Written by David Christianson
Active learning isn’t about fun. It’s about engagement. It’s about doing something with information beyond intake and producing output. It’s about producing output right now, in the moment, and not waiting for a paper due in two weeks or a test on Thursday. Students are great at active learning, but they need instructors to provide the opportunity and a direction for it. Here are two activities to produce active learning in your class.
Name: Brainstorm Doc
Who: Whole Class
Time: 4-5 minutes
Process: Before your class period, create a Google Doc that is editable by anyone with the link. (Quick tutorial here.) Have students brainstorm and add everything they already know about your topic for today’s lesson on this document. Give them about 5 minutes, and encourage them that spelling, punctuation, and grammar do not count for this exercise.
Purpose: Doing this activity before your day’s lesson serves at least two functions. First, students orient their minds to thinking about the topic recalling information, and transitioning into a learning state. Second, it gives you chance for formative assessment. This window into students’ prior knowledge will let you emphasize what they do know and address any misperceptions that come up.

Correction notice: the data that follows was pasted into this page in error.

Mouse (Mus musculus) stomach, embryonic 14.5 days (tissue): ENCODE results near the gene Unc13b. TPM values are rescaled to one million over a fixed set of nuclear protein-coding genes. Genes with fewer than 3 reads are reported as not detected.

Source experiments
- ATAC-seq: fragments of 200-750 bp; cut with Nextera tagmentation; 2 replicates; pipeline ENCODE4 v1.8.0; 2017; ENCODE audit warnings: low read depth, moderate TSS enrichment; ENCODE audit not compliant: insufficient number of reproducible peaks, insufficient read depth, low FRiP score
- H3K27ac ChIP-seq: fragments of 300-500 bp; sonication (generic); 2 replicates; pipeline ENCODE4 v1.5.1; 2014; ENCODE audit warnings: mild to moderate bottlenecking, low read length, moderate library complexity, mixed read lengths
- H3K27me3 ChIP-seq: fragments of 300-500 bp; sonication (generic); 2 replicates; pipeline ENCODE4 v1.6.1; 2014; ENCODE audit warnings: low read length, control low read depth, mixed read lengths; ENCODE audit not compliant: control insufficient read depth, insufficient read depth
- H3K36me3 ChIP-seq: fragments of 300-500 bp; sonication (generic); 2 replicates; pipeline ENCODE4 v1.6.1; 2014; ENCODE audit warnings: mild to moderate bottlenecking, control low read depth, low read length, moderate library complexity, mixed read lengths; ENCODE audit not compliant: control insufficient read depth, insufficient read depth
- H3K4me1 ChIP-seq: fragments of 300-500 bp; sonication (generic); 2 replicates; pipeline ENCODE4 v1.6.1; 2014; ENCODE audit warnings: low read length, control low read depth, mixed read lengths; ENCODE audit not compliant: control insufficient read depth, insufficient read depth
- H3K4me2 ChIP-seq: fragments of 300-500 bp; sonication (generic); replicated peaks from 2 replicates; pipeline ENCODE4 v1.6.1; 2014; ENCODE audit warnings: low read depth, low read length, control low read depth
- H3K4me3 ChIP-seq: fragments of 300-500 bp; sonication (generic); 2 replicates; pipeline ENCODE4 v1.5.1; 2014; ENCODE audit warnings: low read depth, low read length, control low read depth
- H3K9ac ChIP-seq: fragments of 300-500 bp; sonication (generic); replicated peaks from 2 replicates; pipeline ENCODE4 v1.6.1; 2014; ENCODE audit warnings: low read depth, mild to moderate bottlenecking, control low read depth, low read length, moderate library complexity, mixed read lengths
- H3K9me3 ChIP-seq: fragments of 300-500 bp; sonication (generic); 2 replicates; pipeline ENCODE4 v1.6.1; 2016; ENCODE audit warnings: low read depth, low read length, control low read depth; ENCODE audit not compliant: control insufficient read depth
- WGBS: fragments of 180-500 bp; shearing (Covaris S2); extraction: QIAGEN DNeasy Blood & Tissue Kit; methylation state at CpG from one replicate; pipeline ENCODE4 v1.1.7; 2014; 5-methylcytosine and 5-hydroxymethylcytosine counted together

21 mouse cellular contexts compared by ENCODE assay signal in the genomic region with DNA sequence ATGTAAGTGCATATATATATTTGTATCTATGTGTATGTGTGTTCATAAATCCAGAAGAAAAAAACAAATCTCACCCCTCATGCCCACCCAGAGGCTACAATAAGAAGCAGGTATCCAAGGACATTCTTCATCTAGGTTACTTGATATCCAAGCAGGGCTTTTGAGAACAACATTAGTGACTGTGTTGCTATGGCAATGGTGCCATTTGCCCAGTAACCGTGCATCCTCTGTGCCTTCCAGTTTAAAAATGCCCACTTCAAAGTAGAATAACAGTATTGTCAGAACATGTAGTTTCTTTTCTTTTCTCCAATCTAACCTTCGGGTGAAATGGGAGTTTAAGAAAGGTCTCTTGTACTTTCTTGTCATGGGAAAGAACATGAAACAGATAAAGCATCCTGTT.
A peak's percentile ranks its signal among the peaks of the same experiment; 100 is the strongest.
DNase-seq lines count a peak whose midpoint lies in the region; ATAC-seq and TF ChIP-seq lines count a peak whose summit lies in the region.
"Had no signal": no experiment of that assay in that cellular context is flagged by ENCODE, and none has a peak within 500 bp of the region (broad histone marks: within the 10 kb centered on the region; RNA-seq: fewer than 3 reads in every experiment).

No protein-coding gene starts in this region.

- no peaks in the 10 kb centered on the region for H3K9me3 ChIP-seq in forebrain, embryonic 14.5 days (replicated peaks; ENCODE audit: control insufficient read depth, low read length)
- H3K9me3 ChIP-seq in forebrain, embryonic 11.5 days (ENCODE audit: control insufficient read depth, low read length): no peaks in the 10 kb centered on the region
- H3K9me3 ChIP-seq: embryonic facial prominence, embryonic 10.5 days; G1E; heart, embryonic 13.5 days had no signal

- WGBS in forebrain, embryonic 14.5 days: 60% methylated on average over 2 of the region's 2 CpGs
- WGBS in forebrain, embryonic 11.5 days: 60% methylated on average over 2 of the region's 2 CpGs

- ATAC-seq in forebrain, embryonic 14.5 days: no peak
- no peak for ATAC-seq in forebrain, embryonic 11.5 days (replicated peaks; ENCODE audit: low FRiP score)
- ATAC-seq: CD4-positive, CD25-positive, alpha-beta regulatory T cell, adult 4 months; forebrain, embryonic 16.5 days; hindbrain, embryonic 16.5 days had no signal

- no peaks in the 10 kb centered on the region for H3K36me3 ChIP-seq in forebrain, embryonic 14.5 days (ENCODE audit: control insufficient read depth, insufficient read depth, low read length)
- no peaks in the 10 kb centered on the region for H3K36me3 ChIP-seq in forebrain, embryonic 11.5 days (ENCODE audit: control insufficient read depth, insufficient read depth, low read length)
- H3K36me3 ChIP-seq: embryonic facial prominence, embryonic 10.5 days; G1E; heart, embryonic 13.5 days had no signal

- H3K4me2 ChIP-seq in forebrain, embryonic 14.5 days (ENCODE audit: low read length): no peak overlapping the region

Adapted from Jensen, 2003.
Name: Marshmallow Toss
Who: Whole Class
Time: 3 seconds
Process: This is done regularly at a nonprofit’s board meetings that my wife is on, and I think it works well for the classroom as well. In the meetings, everyone has a bag of marshmallows. Whenever a board member thinks someone else has expressed a good idea, they toss a marshmallow at him or her. In a classroom, an instructor, TA, or student designee would be the one with the marshmallows, tossing a fluffy reward at those who participate well in class discussions or other classroom-positive behaviors.
Purpose: Discussion with the whole class can sometimes be painstaking. Marshmallow Toss makes the landing a little softer, more fun, and lightens the mood a little. Positive acknowledgement from instructors or peers like this can help stimulate an environment where expression is encouraged.